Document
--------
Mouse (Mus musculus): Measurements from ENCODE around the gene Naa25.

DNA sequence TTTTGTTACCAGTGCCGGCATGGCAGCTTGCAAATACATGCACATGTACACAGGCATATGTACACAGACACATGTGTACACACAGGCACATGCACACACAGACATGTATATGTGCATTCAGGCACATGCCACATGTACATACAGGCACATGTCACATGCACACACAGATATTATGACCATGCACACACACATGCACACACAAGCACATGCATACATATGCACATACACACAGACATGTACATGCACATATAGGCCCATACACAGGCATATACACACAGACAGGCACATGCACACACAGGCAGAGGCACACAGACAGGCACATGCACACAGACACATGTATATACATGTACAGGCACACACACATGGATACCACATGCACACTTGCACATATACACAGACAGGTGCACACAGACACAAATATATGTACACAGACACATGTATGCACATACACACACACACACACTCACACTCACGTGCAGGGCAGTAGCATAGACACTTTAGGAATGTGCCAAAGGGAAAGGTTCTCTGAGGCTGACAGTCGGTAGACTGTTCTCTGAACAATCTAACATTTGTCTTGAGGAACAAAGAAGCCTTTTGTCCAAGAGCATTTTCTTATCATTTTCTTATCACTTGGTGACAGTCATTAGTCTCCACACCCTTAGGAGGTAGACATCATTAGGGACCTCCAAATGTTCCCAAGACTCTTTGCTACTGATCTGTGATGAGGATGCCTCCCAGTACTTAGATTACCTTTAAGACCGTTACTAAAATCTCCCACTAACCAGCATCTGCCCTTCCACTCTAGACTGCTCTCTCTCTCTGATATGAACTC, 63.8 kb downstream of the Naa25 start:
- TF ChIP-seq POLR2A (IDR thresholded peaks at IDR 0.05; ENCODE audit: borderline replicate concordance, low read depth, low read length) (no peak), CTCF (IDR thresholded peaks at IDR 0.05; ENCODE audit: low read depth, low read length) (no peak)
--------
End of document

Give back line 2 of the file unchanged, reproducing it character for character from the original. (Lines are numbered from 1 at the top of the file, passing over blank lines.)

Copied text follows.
DNA sequence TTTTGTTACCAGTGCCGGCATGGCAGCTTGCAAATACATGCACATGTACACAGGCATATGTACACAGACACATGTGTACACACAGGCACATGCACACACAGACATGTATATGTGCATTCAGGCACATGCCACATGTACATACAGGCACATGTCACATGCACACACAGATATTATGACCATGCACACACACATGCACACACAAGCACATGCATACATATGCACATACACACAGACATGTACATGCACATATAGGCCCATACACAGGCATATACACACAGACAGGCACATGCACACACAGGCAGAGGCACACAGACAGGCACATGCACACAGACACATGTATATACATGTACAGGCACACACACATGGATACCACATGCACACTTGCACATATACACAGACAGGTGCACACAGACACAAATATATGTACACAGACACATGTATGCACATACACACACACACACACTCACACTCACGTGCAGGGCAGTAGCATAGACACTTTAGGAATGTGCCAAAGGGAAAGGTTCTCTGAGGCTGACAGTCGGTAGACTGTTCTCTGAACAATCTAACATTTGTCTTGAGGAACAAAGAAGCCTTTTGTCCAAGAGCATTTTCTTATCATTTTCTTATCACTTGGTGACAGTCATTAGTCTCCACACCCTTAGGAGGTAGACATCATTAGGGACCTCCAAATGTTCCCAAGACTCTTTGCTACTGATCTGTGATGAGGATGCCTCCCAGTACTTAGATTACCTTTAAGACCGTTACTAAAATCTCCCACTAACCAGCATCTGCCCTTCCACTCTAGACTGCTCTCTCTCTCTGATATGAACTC, 63.8 kb downstream of the Naa25 start: